Archive for October, 2012

James Bond

Friday, October 26th, 2012

Fellow Wine Lovers,

“That’s pretty potent.  Not the cork.  Your after-shave.  Strong enough to bury anything. But the wine is quite excellent.  Although for such a grand meal, I would have expected a claret.”
“ Of course. But unfortunately, our cellars have run out of clarets.”
“ Mouton Rothschild is a claret. And I’ve smelt that after-shave before, and both times I smelled a rat.”

Oh yes, he’s back.  The man they call Bond, James Bond.  Skyfall premiered on Tuesday night, Wayne lent Bear Grylls his special Saturday night strides, the red carpet groaned beneath celebrities ranked from A to Z, and they all drank Heineken and Martinis into the wee hours.  Hopefully only the Martinis were shaken, otherwise it could have been a touch messy…

But, as you see from the opening quote from Diamonds Are Forever, times have changed a bit for Mr Bond.  Clever wordplay about First Growth Claret has given way to, well, lager.  WKD, Magner’s, Hooch – get those cheque books ready, there’s a new film due in a couple of years.

Doesn’t mean to say we won’t go and watch the film though!

Otherwise the week has carried on in its own sweet way.  Some brilliant results in the Champions League, Malaga beating AC Milan, Olympiakos beating Montpellier and Borussia Dortmund beating Real Madrid – not sure if any English teams were playing though, perhaps not…

Cycling is still taking a battering, the Kick it Out anti-racism t-shirt standoff seems to be getting more polarised on a daily basis, and two Olympic medallists lose their medals sometime between midnight and five in the morning – if you know you’re going out late, dancing and perhaps even carousing a little, maybe don’t take the most valuable thing you own with you, chaps?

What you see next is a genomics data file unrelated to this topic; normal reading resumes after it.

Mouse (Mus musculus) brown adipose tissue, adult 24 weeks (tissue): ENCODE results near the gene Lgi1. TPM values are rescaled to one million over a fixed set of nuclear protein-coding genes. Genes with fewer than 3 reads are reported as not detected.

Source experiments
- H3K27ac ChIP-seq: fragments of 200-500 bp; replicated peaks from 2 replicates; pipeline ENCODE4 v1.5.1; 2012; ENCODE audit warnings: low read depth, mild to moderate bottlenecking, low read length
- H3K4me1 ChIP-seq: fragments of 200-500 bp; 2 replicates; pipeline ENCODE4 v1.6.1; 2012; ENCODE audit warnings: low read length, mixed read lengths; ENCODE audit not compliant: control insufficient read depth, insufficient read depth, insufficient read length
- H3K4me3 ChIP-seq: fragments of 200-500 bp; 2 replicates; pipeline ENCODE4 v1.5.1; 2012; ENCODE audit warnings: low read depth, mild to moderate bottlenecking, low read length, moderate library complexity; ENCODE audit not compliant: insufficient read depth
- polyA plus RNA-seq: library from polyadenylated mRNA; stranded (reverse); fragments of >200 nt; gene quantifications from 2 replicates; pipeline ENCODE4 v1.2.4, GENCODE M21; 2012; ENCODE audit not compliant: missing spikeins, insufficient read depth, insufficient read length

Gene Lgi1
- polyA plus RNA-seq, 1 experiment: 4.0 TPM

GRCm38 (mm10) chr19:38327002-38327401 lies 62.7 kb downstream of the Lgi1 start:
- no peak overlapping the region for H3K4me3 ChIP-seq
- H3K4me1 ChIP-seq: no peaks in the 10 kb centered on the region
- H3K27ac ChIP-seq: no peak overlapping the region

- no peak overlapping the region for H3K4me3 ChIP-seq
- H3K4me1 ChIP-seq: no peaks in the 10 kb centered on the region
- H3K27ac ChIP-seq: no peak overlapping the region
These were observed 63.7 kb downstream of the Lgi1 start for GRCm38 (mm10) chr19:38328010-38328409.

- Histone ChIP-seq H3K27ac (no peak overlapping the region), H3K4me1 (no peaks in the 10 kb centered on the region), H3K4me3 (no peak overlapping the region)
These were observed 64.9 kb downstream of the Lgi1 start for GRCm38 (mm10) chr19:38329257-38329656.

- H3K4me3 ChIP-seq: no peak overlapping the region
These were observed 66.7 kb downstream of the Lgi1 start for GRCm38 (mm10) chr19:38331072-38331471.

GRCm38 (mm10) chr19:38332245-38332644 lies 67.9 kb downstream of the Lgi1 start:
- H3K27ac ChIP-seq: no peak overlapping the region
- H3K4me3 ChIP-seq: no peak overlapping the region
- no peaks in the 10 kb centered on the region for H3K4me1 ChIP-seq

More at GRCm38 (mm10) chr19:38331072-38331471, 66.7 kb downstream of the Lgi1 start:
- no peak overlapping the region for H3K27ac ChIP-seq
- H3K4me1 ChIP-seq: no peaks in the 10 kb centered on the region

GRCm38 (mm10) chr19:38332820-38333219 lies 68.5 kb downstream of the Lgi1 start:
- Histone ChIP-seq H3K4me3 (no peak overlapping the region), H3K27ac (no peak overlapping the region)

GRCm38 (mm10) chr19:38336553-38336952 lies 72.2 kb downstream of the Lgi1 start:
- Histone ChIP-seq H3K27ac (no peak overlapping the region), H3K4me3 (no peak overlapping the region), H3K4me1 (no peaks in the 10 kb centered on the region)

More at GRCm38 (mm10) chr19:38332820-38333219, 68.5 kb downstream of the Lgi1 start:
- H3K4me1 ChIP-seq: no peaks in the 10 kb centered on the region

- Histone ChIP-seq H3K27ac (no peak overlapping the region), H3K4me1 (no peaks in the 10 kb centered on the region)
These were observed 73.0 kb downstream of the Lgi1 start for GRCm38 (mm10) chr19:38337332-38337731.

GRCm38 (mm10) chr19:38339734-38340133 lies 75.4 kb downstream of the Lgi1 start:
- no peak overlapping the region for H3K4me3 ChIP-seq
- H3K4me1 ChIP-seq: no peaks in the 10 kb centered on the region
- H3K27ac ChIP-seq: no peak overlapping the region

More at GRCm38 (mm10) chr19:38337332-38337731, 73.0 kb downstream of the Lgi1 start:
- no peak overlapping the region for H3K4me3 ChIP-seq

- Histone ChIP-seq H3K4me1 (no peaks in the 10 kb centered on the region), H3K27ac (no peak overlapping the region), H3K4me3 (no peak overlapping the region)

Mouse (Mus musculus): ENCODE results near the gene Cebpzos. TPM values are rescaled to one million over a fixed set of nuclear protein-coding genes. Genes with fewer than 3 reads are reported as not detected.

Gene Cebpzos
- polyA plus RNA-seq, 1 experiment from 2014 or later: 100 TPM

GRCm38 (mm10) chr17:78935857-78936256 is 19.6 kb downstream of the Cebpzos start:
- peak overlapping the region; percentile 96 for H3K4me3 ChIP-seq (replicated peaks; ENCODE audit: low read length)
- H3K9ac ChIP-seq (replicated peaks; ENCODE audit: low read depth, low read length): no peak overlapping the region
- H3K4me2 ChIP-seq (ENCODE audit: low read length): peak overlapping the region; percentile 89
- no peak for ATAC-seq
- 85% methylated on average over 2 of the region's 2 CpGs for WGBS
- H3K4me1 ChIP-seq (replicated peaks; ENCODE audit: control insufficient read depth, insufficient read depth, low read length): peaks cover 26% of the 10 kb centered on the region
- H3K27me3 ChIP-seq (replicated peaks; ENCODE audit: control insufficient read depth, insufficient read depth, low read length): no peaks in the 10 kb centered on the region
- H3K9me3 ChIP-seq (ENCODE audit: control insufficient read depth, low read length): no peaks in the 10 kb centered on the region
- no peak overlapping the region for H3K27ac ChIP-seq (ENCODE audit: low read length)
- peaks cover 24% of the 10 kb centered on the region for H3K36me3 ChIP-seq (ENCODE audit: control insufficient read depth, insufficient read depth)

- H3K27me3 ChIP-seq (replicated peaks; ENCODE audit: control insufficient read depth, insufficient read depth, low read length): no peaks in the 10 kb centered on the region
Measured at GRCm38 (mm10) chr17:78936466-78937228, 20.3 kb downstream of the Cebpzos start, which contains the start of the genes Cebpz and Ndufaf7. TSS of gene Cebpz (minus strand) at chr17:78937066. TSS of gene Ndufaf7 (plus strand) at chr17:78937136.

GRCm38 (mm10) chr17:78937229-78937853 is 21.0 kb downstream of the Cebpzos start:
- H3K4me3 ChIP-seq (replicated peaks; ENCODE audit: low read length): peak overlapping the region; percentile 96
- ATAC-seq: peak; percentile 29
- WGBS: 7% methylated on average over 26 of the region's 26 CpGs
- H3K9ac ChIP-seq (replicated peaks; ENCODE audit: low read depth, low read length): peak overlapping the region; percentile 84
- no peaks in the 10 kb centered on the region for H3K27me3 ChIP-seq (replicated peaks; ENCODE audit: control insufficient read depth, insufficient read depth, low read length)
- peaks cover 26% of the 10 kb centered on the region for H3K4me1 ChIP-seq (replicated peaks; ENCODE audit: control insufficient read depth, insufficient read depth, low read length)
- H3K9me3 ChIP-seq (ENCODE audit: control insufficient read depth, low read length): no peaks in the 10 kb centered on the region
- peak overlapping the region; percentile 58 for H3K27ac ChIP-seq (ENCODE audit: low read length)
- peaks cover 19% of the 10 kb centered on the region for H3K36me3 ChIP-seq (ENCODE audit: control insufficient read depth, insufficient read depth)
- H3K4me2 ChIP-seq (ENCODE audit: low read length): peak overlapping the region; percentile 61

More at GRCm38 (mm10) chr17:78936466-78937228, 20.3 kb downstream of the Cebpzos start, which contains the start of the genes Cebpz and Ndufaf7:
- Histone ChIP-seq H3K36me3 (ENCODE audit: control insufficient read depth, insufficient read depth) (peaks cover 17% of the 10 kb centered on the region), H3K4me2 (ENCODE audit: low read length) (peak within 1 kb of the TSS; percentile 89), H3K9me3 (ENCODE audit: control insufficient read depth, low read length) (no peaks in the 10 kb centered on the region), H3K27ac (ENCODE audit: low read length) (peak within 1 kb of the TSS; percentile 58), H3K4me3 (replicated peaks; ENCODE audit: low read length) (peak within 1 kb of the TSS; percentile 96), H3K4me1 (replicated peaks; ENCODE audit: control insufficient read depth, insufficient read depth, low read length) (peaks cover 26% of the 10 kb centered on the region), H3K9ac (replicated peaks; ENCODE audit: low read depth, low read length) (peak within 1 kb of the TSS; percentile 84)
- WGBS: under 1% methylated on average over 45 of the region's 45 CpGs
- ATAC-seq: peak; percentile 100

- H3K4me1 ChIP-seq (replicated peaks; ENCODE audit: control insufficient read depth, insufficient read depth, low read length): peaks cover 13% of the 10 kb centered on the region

“Red wine with fish. Well that should have told me something.”

Loving these Bond quotes, managing to waste many hours ‘perfecting’ the accents!

Anyway, I suppose I best talk about wine now.  As an opener, you can have red wine with fish, Pinot Noir with tuna is a common favourite, but perhaps not the bottle of Chianti to go with Sole that Bond is referring to.

We finished our wine course this week, 6 weeks of vinous discovery rounded off with a foray into the world of fizz. 

As ever Moutard Grande Cuvée (£26.49) was highly acclaimed, as was our new vintage Champagne, Chassenay d’Arce 2004 (£33.99).  From the non-champagne side the dry Mayerling Crémant d’Alsace Rose (£15.49) and the Mas Macia Cava Brut (£9.89) both showed that there is oodles of quality to be enjoyed outside the realms of Champagne, and the Emeri Sparkling Shiraz (£13.49) became everyone’s guilty pleasure.  We’ve also formulated a strategy for ‘a day of bubbles’ starting at breakfast and finishing after dinner, but this is still Top Secret, I’m afraid.

So what shall we taste this weekend?  Greywacke Sauvignon Blanc 2011, Marlborough, New Zealand (£16.99) and Domaine des Pierres Blanches 2008, Faugères, France (£9.99), simply put.

Greywacke is the pet project of former Cloudy Bay winemaker, Kevin Judd.  When I say former, he was the winemaker for 25 years from its birth until his last vintage in 2009.  In 2009 he decided that the Cloudy Bay world was not enough, and that he should set up his own label and thus Greywacke was born.  Universally acclaimed with near Universal Exports, this is a golden opportunity to taste what all the fuss is about!

The Domaine des Pierres Blanches is one of the wines that we fell in love with at a southern French tasting earlier in the year.  Grenache, Carignan, Syrah, Mourvedre from the hills above Beziers, just east of St Chinian, this has dark fruits, herby spice character and a rich mouthfeel.  Faugères Eyes only….

That is probably enough bad wordplay for this week, I must apologise, please don’t unsubscribe, I think you’re all Thunderball!

Halloween next week, trick or treating, ghostly pumpkins, scary skeletons, enough to scare the Living Daylights….

Park Vintners Will Return!

Awesome Sauce

Saturday, October 20th, 2012

Fellow Wine Lovers,

Where to start this week? I think we’ll start with something relatively low key.